Care of the self, resistance and subjectivity under neoliberal governmentalities – A Summary

Last Updated on February 26, 2017 by Karl Thompson

In this recent article – Care of the self, resistance and subjectivity under neoliberal subjectivities Stephen Ball (2012)  effectively argues that teachers who resist the multiple demands of professionalism and just struggle to be themselves are resisting the dominant discourses of neoliberalism.

based on a set of email exchanges with teachers about the terrors of performativity and revises Ball’s 2003 affirmation that performativity has no room for caring.

Ball argues that by acting irresponsibly teachers teachers take responsibility for the care of their selves and make it clear that the social reality is not as inevitable as it may seem. This is not strategic action, but a process of struggle against mundane, quotidian neoliberalisations, that creates the possibility of thinking about education and ourselves differently.

Ball has nothing against collective resistance and decentred unities – but this article is about the teacher who stands alone and thinks the system is cracked – one in which neoliberal governmentalities have become increasingly focused upon the production of subjectivity, so we need to think about subjectivity as a site of struggle.

Ball draws heavily on Foucault (1982) who suggests the struggle over subjectivity is crucial.

This study starts with the empirical — and sketches a new economy of power relations – by looking  at specific forms of resistance (specifically around performativity) to show how they bring to light power relations.

The struggles in this study are against a technique of power – namely performativity; it is about ordinary teachers who ask questions about the how of power and the hows of his or her beliefs and practice. In these moments of questioning the power relations in which he or she is imbricated come to the fore. It is then that they can come to take an active role in their own self-definition as a teaching subject. THE WHOLE PROCESS of writing (including the email exchanges) is a process through which an individual ‘takes care of themselves’.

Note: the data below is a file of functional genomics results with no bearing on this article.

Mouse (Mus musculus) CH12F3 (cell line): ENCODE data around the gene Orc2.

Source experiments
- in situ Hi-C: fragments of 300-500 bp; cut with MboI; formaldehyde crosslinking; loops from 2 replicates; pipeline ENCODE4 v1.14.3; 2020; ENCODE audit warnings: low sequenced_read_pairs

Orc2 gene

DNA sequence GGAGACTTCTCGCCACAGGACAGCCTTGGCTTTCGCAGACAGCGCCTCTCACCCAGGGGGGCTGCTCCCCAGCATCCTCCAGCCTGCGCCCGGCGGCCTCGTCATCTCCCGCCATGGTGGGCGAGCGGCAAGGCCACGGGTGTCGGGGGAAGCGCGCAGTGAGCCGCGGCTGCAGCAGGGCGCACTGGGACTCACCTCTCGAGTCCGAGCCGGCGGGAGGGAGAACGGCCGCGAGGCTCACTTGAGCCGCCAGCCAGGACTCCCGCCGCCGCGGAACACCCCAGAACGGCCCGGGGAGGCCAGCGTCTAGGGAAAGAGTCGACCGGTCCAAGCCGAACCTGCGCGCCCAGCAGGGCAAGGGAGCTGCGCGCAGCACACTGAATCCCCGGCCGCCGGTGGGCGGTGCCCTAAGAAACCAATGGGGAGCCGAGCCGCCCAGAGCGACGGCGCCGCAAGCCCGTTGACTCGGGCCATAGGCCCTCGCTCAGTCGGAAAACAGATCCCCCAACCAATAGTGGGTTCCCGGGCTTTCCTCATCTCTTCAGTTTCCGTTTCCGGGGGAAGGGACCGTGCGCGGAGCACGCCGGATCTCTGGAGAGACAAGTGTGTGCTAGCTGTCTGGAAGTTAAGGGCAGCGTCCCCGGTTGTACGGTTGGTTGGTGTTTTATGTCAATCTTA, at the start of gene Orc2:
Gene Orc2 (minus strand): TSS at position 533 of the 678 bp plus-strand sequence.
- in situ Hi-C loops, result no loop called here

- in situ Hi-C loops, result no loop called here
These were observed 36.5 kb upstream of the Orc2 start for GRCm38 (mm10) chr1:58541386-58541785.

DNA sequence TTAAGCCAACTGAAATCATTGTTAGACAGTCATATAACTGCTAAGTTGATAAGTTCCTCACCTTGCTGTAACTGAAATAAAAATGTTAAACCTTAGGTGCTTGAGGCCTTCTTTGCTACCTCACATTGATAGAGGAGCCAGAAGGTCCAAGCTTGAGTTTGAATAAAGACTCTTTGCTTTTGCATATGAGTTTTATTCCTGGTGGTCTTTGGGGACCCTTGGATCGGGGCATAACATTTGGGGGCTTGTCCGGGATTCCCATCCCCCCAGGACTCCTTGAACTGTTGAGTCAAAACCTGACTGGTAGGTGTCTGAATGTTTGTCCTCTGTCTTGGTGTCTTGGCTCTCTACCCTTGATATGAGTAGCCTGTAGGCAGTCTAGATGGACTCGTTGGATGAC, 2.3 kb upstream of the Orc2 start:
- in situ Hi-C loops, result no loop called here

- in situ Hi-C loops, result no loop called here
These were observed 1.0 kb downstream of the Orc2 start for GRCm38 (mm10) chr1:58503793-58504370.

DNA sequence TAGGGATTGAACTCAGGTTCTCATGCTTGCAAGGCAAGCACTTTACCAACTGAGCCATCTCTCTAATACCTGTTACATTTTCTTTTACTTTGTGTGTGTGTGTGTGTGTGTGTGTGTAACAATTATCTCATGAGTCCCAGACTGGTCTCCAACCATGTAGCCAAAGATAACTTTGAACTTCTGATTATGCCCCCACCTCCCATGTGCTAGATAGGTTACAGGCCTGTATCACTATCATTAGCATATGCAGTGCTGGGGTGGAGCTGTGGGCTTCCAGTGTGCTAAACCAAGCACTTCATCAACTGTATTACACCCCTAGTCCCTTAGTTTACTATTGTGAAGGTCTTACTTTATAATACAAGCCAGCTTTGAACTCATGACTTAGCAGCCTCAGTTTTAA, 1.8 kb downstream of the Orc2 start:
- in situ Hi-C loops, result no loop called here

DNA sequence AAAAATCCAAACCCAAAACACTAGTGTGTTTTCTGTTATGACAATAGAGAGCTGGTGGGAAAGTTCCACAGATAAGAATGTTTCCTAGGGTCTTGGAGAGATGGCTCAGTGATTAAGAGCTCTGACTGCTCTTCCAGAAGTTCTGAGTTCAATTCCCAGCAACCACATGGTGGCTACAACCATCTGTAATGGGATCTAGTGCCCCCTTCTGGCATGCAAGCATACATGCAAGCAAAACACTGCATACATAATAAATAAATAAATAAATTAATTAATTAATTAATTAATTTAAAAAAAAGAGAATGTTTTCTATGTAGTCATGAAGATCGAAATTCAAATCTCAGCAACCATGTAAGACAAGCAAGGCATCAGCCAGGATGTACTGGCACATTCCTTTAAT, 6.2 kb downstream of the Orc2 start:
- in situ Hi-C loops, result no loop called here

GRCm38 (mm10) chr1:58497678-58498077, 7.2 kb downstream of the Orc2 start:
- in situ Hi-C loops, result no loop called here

Later Foucault (1997) asks – how are human beings made subjects, how are we constituted as subjects of our own knowledge? How are we constituted as subjects who exercise or submit to power relations? How are we constituted as moral subjects of our own actions?

Teaching Subjects

Clarifying concepts…

The subject is a form – not a substance – so the idea of subjectivity is that it is always in a process of becoming – so we should focus on what we do rather than what we are. The self is always open – it is a paradox – a constant beginning and a constant end, the subject is governed by others but also by him or herself…. there is always the possibility of resistance. However modes of governance are imposed on the individual by his culture…. (NB for teachers there are many ways this happens, but also for students!).

‘We are interested here in what could be called the teaching subject – the teacher as a subject that has been constituted and that has constituted him herself through certain practices of power and games of truth in a particular epistemological context. In our case, we want to disentangle in this context the mechanisms put into play by neoliberalism as a new regime of truth. NL introduces competition – a move from government to governance, from hierarchies to heterachies…. to a homo economis – an entrepreneur of himself.

NL sets the cultural and social limits to the possibilities of the care of the self, but opens up new spaces for struggle and resistance (NB – personally I think that just walking around stating the logic of the system truthfully counts as resistance).

Irresponsibility as resistance

Focuses on how teachers ways of being can resist governmentality.

Neoliberalism requires and enacts a ‘new type of individual’ that is formed within the logic of competition. It is a new kind of moral order which requires us to perform – there are two technologies which turn us into governable subjects – a technology of agency and a technology or performance – we are produced rather than oppressed, animated rather than constrained.